- Herman and Rosie by Gus Gordon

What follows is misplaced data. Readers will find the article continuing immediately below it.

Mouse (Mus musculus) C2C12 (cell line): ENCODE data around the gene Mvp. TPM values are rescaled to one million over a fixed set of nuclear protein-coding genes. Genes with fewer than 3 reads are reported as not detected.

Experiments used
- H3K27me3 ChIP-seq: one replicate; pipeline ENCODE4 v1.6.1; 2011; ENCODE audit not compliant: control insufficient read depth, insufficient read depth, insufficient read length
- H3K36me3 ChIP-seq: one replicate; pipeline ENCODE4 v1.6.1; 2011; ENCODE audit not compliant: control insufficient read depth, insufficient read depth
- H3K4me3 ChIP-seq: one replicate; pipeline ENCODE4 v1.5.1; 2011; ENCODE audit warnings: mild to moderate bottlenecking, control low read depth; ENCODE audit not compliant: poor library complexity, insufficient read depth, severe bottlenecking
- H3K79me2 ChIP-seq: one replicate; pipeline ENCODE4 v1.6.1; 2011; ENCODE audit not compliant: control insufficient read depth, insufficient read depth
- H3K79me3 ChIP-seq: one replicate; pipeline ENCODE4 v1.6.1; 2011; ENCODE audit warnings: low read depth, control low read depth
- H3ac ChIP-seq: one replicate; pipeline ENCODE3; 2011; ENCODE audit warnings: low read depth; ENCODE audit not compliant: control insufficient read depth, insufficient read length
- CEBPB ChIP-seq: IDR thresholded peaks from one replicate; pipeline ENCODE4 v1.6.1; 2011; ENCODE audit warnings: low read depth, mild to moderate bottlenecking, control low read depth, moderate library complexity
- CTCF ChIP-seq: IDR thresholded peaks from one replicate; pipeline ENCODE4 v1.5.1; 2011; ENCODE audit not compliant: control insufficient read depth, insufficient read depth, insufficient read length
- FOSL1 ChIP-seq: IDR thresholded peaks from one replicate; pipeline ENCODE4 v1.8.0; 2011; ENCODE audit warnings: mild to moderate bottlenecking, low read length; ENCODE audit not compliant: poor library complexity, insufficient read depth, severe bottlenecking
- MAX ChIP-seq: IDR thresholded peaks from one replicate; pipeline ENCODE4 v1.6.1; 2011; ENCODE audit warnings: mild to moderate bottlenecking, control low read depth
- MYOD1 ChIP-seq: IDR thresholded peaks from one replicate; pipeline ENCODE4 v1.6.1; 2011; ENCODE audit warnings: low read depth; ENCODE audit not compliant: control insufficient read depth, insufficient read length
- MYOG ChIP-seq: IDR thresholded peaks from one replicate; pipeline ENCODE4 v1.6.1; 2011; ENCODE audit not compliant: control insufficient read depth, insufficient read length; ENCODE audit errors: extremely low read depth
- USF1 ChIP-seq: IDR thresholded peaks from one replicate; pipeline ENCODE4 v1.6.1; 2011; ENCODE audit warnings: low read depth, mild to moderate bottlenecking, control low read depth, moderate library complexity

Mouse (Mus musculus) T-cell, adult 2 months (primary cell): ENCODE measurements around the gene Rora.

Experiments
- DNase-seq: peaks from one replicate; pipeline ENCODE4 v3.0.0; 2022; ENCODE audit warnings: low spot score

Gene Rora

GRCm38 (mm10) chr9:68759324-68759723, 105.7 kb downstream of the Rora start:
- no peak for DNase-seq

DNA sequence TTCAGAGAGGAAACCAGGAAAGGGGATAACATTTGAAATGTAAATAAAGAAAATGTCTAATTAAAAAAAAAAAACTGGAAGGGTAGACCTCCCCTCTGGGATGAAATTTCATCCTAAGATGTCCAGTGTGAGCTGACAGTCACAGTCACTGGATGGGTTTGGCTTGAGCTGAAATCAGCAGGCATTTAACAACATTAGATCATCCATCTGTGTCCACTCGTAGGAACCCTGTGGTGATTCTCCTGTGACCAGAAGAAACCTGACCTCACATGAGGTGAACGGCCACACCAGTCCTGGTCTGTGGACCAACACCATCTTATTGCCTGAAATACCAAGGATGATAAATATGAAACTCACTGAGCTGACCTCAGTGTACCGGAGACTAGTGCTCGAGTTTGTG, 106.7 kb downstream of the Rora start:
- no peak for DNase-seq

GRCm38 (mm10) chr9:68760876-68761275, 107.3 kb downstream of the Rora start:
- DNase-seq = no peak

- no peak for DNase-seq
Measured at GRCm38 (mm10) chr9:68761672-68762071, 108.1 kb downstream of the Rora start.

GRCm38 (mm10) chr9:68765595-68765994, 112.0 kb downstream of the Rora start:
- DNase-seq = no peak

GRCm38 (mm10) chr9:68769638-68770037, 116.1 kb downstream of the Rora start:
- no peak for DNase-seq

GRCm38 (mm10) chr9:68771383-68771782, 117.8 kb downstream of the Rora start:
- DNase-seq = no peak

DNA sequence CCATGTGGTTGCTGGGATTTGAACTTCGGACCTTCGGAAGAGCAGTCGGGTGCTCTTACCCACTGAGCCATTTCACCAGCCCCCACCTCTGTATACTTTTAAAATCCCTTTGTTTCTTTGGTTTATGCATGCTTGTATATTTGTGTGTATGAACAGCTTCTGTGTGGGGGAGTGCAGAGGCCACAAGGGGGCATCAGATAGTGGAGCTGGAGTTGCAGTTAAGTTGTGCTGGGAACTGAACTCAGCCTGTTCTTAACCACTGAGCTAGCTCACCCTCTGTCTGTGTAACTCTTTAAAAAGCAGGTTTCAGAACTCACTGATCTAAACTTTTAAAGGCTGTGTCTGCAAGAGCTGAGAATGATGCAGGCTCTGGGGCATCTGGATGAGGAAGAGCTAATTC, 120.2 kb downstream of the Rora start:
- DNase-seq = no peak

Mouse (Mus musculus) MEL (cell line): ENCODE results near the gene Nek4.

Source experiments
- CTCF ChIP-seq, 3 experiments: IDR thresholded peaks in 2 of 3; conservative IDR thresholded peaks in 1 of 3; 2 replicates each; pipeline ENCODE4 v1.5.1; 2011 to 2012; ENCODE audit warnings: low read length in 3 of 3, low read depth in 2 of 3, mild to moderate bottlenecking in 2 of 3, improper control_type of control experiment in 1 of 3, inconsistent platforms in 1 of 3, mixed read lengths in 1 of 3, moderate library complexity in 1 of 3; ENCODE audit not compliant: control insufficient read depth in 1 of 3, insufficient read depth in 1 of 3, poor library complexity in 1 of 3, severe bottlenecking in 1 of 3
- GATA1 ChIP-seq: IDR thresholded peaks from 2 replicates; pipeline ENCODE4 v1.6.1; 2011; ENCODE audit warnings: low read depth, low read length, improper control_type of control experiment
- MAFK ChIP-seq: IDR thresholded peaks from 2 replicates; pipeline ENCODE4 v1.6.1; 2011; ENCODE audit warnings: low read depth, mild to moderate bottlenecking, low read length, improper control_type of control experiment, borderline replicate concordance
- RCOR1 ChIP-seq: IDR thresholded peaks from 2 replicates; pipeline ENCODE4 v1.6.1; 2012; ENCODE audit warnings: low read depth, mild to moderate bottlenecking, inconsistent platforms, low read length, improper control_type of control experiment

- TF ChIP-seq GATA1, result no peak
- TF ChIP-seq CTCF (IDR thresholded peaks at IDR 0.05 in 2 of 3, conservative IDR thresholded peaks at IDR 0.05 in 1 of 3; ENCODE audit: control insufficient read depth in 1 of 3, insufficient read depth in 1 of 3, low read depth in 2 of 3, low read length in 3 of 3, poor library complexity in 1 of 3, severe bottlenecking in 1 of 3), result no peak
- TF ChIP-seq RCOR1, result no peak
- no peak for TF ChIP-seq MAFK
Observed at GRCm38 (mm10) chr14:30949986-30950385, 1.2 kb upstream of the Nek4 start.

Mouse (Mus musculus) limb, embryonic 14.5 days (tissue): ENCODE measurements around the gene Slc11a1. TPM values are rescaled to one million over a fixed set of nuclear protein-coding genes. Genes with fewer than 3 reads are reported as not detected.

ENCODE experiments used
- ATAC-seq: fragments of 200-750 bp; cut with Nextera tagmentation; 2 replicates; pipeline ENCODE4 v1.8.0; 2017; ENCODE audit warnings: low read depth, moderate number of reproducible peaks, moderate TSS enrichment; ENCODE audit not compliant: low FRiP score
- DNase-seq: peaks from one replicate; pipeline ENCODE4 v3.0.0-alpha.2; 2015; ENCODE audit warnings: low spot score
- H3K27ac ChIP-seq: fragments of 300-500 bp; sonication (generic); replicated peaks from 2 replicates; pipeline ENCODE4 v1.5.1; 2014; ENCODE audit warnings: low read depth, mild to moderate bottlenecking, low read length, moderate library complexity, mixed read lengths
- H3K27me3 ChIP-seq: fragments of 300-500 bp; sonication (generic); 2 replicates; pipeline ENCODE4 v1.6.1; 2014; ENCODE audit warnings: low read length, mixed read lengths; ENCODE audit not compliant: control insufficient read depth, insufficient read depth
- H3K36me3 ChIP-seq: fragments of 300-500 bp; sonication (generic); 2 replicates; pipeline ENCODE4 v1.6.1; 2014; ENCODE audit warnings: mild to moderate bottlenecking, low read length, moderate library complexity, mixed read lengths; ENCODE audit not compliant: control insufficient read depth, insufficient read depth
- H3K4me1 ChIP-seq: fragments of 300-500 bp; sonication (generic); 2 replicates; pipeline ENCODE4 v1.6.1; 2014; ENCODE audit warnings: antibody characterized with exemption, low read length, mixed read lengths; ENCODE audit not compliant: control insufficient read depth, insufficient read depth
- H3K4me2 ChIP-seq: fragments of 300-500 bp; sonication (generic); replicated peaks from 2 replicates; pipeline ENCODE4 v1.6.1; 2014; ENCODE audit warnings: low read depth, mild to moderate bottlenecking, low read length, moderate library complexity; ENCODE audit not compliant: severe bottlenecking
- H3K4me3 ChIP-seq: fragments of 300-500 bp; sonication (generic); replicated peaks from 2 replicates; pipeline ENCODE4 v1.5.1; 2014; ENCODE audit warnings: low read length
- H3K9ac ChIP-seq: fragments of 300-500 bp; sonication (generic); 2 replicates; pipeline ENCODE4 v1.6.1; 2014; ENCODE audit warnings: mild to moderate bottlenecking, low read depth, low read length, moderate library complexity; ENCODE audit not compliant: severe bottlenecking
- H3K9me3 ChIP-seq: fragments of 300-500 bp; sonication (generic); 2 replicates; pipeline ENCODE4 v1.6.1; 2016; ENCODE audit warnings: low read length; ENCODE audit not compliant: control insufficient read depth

At first, they only hear each other: Herman the oboe-playing crocodile overhears Rosie the jazz-singing deer at her voice lessons (“Someone was singing … and it was wonderful. It made him feel like he had eaten honey straight from the jar”), and Rosie hears Herman’s rooftop oboe-playing through her bathroom window one night. Then Herman loses his job, and the small jazz club where Rosie sings closes down. Bereft, the two mourn their losses separately until the night Rosie follows the oboe music she hears to Herman’s rooftop. Companionship clearly makes everything better, as the final spread shows Rosie and Herman happily performing [End Page 211] together onstage. The narrative is concise yet moving, and Herman and Rosie are each characterized by a few well-chosen, unique details. Gordon evocatively captures both the energy and the loneliness of big-city life, and, although there’s a slightly adult sensibility to Rosie and Herman’s story, kids who have had both good and bad experiences with solitude may well relate to their experiences. The mixed-media art effectively incorporates collage-like elements (such as photographs of objects, newspaper pages, and vintage postcard backs) and handwritten depictions of the city signs and sounds, into his rendering of New York, adding texture and richness to the slightly skewed and pleasingly crowded scenes. Add this to a storytime or unit on friendship, music, or city life, or simply enjoy it on its own, perhaps with an accompaniment of some softly played jazz.